If you start to spot signs that you may need some extra help climbing the stairs in future, you may wish to start saving a little money each month. If you are in the position to do so, putting a little money aside to go towards stairlift costs can soon start to add up. The money you’ve saved could reduce any financial strain when the time comes.
Buy a reconditioned stairlift unit
A reconditioned stairlift is a stairlift that has been owned previously but has been fully serviced. These pre-loved units are fully operational and sold in excellent resale condition. If you are buying a stairlift on a budget, you can make some savings by purchasing a reconditioned stairlift unit, saving around £500 in comparison to buying a brand new unit.
O% lower interest payments
If you’d prefer to buy a new stairlift, or would like further assistance buying a reconditioned stairlift, Halton Stairlifts offer reduced payment schemes to allow you to spread payments over a fixed term. Spreading your payments helps to relieve the pressure of finding a lump sum, particularly in unexpected circumstances.
Look out for deals and discounts
Throughout the year stairlift suppliers offer seasonal sales or promotional discounts. Look out for stairlifts at bargain prices in the January or Summer sales. It can also be worth using social media to find out about latest deals and offers as they arise. You can find Halton Stairlifts on Facebook here.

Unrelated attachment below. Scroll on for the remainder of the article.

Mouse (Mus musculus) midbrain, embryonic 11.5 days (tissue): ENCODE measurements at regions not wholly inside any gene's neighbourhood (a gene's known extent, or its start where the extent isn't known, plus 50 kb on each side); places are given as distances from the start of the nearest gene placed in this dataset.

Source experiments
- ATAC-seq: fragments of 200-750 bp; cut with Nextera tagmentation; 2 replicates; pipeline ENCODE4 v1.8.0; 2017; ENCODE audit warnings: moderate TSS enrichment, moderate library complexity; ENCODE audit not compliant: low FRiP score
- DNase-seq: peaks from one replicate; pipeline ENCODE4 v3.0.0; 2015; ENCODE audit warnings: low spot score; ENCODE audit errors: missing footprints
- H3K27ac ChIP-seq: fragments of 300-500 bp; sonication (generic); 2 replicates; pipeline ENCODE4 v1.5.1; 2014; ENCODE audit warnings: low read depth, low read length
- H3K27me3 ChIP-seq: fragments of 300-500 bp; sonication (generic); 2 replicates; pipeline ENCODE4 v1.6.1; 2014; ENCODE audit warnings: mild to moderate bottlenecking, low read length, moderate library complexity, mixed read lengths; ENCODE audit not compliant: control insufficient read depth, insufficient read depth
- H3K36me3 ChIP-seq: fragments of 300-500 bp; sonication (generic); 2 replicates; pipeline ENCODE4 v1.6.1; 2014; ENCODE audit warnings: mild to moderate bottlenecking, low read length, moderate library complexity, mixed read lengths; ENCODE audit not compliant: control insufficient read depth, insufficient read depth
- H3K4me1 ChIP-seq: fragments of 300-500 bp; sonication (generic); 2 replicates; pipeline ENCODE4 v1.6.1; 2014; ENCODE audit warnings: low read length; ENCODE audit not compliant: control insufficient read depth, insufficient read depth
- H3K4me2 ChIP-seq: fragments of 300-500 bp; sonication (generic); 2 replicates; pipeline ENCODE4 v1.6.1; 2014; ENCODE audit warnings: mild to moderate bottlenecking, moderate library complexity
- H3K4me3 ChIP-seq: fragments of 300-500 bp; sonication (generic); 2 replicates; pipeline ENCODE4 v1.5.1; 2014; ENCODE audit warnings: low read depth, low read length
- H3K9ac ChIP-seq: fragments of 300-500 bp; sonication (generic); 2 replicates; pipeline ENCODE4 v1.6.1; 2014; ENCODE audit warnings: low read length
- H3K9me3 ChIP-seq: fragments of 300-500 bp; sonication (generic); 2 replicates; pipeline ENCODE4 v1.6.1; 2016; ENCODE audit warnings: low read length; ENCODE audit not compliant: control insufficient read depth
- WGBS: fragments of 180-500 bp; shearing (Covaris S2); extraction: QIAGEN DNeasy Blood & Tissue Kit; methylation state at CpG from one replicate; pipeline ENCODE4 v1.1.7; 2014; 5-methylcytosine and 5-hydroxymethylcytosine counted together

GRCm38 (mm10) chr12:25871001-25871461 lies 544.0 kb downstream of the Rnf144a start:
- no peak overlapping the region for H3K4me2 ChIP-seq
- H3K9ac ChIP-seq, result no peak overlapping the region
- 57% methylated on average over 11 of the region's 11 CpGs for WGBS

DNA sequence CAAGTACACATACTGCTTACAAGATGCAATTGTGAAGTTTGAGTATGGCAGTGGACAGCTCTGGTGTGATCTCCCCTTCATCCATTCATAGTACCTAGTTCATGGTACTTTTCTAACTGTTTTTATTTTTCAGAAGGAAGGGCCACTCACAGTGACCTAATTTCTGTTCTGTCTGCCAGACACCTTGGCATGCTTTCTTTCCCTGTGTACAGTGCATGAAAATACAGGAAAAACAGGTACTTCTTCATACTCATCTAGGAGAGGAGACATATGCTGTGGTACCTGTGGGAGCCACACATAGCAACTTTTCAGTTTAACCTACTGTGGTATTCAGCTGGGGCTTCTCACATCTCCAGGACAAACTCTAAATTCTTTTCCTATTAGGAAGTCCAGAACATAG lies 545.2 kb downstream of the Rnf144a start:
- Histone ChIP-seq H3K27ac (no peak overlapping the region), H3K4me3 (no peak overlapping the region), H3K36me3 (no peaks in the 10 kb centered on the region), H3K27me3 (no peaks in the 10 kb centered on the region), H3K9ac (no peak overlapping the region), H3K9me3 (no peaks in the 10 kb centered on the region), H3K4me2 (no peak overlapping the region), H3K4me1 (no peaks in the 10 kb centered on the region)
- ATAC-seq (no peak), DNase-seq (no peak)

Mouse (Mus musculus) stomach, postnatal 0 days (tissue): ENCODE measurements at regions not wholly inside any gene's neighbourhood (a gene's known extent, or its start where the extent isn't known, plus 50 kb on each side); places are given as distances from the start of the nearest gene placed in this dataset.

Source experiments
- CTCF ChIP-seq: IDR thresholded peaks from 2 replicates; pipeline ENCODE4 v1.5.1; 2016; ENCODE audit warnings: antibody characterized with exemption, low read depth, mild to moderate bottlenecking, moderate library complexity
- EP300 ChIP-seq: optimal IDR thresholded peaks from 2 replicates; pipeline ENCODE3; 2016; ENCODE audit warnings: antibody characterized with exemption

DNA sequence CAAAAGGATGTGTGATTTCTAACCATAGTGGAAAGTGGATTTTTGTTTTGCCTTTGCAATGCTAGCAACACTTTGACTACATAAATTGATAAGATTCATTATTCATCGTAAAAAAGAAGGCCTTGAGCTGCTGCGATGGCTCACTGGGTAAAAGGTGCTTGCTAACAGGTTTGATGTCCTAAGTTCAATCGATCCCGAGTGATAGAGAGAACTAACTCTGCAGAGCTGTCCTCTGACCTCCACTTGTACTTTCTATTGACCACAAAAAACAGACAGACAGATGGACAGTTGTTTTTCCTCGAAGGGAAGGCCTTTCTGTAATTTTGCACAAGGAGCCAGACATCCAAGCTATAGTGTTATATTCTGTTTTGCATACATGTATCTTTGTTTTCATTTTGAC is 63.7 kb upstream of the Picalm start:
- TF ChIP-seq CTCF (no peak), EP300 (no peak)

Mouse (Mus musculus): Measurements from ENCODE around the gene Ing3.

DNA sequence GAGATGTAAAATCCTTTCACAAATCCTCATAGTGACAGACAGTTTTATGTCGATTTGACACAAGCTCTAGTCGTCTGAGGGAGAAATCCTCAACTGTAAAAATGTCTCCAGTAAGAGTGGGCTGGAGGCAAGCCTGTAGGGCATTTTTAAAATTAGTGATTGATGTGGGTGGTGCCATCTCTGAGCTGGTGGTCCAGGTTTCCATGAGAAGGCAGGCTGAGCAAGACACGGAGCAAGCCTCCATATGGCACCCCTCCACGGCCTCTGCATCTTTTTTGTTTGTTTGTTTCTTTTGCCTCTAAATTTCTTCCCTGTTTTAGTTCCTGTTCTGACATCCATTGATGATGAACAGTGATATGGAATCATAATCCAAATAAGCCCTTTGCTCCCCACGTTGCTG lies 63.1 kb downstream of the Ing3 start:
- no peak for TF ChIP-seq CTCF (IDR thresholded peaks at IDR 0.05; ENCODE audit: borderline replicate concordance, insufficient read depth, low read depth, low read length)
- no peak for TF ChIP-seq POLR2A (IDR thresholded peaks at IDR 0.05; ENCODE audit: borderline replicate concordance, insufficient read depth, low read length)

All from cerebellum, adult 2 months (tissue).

Support with equipment grants
Your local council can often provide financial support to those who meet the criteria and qualify for equipment grants. This can vary from region to region. Check your eligibility with your local social care team or visit www.gov.uk. A grant will help you to buy equipment that will improve your living arrangements and help you to get around the house easily and safely. Chronically ill or disabled people may also apply for total exemption on the VAT costs of installing a stairlift for domestic or personal use. You can find out more information here.
At Halton Stairlifts, new stairlifts are available from only £1,795, and reconditioned stairlifts from just £1,195. We also offer a low-interest payment option, so you can manage the cost of your stairlift over several months. If you want to find out how much a stairlift is likely to cost in your area, use our quick quote wizard to receive a competitive quote. Contact the team for an informal chat to see how we can help with your stairlift costs.